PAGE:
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Female cat terrified of being picked up, going outside or transported.

Discussion in 'Cat Training and Behaviour' started by Matty Smith, Apr 7, 2017.


  1. Matty Smith

    Matty Smith PetForums Newbie

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    Hi guys!

    So, got two cats, Male Doug and Female Tilly, Doug is amazingly calm and self assured, fought to get outside as soon as he possibly can and isn't afraid of anything! Tilly on the other hand is nuts, she runs all over the place and hates being handled or confined but is a lovely, playful cat for the most part.

    Her background was a bit sketchy, we bought her from a petshop originally thinking she was a male (They obviously didn't check very well!), they told us that she had been brought in with a litter of kittens in a plastic bag... Shockingly enough. I think it is this that has shaped her behaviour.

    Anyway, her behaviour is generally playful and boisterous and she engages well with Doug but she has some real problems with things as per below.

    My girlfirend took her to the Vet in a carry box (mesh front so she could see out). She screamed the whole way there and pooed and weed all over the box, was shaking and generally a in a right state, she then lunged at the vet and bit him quite badly on the arm when he tried to handle her and then pooed and weed all the way home. It was a mess and my poor girlfriend was upset and covered in poo and wee!

    As well as this, she is terrified of going outside, I have tried to take her out and sit with her but she howls to get back inside and eventually jumps at the door like crazy! Only the sight of Doug will calm her down for a bit but she soon runs and hides under a car or howls at the door to get in again.

    As for picking her up, she'll let out a wail each time you pick her up but will relax for about 30 seconds and let you stroke her before panicking and lashing out to get away, if you try and hold on for much longer she'll scream and cause some painful wounds!

    We have to take both Cats to the cattery soon and I need some tips of trying to relax Tilly and maybe get her more comfortable with being in a box or going outside.

    Cheers!
     
  2. kittih

    kittih PetForums VIP

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    Hi and welcome. Your girl sounds very stressed poor thing. I have an ex feral boy who is an anxious puss even still at the age of nearly 17.

    Firstly don't force her to do anything she is uncomfortable with like picking her up, taking her outside etc. She wil get very distressed (as you have found) being prevented from getting to safety

    My boy has taken 15 years to actually like being picked up.

    Firstly try and get a Feliway plugin (much cheaper on the internet). It mimics the cat feel good pheromones so might make her feel more relaxed. You can also get it in spray form to spray in the cat carrier.

    The other thing to try is zylkene. It is a natural protein found in milk called casein. It has no side effects and can really help some cats. My boy is currently on it for stress related issues. Valerian can also help and there are cat products in diffuses or spray that contain it.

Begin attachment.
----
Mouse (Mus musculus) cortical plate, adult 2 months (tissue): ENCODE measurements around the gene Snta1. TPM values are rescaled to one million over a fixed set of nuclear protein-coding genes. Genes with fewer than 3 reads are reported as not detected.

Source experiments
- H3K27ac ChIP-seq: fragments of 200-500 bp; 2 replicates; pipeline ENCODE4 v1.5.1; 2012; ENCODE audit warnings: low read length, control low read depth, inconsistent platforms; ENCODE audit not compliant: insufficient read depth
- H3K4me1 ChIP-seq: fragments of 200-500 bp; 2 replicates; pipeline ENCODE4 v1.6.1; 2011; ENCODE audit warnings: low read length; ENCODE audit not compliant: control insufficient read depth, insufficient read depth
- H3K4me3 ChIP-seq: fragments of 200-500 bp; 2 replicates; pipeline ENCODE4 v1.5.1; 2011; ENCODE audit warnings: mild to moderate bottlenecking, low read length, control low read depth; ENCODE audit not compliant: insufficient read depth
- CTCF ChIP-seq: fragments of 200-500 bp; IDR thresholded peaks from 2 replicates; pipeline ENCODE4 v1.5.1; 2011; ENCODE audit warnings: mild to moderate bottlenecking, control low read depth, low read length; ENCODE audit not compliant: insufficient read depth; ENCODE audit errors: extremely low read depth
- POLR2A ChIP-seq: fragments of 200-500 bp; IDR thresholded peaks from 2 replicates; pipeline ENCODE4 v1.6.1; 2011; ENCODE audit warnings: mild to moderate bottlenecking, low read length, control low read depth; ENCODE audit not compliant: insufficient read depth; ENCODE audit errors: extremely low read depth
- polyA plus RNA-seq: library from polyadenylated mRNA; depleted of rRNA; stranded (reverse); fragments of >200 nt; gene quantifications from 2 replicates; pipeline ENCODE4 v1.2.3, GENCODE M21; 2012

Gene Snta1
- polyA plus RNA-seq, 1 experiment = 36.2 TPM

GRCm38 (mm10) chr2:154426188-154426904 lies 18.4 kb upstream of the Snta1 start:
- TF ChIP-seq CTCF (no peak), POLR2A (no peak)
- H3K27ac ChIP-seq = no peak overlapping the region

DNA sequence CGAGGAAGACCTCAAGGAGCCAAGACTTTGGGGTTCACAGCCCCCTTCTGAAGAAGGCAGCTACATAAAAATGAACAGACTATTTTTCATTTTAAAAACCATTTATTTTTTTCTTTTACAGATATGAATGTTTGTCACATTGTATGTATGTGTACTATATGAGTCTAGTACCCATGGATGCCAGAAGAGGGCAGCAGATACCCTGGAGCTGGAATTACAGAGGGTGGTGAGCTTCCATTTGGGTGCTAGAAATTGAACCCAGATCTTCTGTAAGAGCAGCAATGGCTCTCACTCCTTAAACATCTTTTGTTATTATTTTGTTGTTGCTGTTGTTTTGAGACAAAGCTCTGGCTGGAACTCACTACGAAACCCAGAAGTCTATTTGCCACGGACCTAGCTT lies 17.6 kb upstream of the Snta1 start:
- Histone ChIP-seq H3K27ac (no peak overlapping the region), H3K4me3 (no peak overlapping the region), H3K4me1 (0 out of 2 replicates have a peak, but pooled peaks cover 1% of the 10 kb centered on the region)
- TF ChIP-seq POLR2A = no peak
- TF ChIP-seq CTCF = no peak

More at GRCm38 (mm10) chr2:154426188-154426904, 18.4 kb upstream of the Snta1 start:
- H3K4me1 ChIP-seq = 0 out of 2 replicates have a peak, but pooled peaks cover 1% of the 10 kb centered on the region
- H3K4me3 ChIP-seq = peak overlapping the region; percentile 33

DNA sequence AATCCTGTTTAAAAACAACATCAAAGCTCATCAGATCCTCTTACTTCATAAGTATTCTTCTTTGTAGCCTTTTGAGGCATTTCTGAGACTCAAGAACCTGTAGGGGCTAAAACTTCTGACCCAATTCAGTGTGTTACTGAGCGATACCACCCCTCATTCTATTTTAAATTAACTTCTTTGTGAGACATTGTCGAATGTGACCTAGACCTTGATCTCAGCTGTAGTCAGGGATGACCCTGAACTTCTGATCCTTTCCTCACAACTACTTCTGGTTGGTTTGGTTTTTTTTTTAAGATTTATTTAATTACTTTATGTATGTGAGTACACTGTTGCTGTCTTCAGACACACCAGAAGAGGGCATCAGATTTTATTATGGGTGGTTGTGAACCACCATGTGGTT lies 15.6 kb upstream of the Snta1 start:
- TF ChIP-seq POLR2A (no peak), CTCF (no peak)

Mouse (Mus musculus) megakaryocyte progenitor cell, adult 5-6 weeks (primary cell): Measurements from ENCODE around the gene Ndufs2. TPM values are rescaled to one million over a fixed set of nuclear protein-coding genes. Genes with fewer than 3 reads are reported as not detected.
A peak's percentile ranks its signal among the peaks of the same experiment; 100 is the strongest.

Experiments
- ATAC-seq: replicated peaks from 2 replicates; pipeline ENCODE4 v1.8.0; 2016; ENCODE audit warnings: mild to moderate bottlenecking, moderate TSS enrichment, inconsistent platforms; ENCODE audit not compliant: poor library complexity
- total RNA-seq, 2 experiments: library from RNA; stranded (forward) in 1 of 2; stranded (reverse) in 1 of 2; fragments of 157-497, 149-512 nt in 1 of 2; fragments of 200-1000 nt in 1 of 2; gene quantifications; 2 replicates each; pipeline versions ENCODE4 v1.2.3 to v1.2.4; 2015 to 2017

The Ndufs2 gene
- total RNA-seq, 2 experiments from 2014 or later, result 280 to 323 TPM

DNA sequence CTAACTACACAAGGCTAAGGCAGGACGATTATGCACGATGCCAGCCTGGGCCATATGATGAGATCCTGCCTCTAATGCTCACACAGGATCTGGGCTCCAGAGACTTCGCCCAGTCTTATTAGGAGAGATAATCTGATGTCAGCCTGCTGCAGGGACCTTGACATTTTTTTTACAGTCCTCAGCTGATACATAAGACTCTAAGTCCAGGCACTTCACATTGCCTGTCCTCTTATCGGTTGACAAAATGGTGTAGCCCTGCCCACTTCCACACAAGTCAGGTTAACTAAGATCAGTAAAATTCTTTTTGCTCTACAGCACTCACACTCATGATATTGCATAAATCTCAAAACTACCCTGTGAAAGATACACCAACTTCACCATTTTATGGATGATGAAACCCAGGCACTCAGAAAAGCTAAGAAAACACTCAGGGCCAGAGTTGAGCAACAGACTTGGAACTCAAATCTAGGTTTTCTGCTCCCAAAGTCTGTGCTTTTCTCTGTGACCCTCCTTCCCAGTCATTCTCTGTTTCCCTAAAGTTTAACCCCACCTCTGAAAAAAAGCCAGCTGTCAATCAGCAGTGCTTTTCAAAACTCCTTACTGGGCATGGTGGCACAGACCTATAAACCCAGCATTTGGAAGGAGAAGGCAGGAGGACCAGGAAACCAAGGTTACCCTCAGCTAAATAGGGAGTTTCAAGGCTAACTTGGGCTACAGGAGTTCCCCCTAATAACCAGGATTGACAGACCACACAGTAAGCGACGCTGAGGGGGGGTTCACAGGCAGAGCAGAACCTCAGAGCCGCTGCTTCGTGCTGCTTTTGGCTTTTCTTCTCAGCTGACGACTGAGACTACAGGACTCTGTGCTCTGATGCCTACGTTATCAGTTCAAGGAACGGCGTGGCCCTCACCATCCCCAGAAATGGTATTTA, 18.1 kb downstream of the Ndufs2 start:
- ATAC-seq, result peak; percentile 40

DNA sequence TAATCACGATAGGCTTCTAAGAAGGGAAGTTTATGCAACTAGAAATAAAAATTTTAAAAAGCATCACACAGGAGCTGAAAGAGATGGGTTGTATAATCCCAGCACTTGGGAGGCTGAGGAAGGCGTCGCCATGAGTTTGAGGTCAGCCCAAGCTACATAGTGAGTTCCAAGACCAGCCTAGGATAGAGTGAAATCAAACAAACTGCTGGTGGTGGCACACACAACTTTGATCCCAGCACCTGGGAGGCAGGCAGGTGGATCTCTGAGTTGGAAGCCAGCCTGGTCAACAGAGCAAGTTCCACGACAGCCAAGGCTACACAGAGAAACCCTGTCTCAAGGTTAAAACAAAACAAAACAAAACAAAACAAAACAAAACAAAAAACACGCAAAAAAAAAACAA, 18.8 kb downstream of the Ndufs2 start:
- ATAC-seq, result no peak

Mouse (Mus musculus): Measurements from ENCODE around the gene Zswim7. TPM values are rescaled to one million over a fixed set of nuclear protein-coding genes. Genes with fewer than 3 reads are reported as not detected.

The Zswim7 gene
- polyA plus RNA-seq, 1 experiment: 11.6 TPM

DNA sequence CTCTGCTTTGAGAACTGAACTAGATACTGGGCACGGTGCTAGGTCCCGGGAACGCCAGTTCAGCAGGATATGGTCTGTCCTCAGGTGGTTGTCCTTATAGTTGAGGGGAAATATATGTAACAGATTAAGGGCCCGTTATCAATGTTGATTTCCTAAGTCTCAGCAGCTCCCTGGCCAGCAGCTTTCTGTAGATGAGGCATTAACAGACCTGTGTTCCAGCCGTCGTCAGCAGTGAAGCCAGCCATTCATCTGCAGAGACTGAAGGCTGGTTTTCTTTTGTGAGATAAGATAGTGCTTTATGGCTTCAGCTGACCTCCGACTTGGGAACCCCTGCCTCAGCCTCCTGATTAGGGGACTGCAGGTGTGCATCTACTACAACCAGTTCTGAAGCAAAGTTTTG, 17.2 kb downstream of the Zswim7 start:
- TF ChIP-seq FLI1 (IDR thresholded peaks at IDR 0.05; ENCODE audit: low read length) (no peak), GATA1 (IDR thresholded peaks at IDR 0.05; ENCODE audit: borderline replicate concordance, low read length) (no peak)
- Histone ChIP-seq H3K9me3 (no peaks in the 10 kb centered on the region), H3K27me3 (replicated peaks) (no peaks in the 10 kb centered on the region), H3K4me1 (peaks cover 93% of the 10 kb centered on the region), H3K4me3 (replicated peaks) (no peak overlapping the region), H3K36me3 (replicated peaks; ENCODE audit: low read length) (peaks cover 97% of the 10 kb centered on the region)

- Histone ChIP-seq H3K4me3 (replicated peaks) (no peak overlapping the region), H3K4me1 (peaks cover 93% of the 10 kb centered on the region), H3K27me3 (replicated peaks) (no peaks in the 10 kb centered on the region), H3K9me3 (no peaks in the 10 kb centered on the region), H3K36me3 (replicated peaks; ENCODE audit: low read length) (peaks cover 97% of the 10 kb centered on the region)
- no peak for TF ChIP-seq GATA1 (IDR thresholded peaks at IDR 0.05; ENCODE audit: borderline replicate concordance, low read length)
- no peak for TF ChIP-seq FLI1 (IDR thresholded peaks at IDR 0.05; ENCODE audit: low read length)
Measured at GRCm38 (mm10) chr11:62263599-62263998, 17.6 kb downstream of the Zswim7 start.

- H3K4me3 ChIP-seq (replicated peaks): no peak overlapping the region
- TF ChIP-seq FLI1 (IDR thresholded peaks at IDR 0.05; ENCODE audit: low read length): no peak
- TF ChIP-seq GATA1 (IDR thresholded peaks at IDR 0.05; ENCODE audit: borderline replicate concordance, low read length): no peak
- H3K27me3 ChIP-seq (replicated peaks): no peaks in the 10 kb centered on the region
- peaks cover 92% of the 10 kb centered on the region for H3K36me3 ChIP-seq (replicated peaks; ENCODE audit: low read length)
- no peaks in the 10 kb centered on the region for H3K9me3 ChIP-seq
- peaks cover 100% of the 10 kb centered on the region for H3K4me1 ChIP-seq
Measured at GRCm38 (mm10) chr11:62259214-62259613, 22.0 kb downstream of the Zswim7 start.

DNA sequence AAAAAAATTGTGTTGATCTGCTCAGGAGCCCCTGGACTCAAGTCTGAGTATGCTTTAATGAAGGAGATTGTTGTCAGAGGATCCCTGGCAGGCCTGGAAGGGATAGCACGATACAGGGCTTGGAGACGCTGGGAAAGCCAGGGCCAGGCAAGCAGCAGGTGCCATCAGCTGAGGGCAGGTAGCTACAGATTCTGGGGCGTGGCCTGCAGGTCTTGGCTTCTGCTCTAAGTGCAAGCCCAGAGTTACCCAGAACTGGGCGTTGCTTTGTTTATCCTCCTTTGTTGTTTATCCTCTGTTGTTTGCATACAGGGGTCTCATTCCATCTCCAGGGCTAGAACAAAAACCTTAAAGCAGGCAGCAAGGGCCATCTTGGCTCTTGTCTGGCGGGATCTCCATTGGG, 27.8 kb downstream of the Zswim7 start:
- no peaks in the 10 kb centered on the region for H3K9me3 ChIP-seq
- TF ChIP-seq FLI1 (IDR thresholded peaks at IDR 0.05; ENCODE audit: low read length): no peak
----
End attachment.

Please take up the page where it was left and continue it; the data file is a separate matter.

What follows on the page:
Re the vets it helps to leave the carrier out in the general area with the door tied open. Leave favourite treats inside and let them find them. You can even put a comfy bed inside. Spray with feliway too.

    When taking a vet trip it is helpful to try and schedule the appointment for when no dogs are due to be seen to lessen stress. Also cover the carrier. Cats feel safer if not on view. I use my coat as it smells of me. The zylkene and feliway spray will help too.

    You can also start trying a desensitisation programme once she has had a few months on the zylkene etc. First practice enticing her in the box with a treat till she's happy to go in and out. When she us inside close the door for a second then open it. Practice every so often slowly increasing the door closed time by a few seconds each time. The aim is to get her completely relaxed about it. If she stresses you are going to fast. You can also toss a toy in there as part of her playtime.

    If you get her happy with that you can then go on to briefly lifting the box setting it down and opening the door. Lots of treats and again go back a step or two if she shows any distress (look out for lip licking showing her anxiety.)

    If you get her happy with this you could slowly extend this to taking her out to the car (engine off) then the engine on then moving a little then further. All in slow tiny tiny tiny steps. You can then take her to the vets armed with load of smelly treats when the surgery is empty (check with reception staff) and get them to fuss her and give her treats. If the vet is willing you can even extend this (very very slowly) to the vet getting her out by encouraging her with treats.

    It's up to you how far you attempt to go with this but it all has to be at her pace.

    Use play to encourage her outside but always leave the Door open so she can retreat to safety. My sisters cat has never loved outside but will sit in the sun with her humans if they are out there now.

    Good luck.
     
    #2 kittih, Apr 7, 2017
    Last edited: Apr 7, 2017
    chillminx, moggie14 and Kitkatslave like this.
  3. Kitkatslave

    Kitkatslave PetForums Member

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    Hi Matty

    I'm new to this forum too! Whilst Ive grown up with cats and understand them, I'm only just about to become a cat slave myself so my advice is based on what I've been reading, earlier experience and my instinct I guess! But there are loads if really experuenced people here and I'm sure many others will be able to provide more advice than me.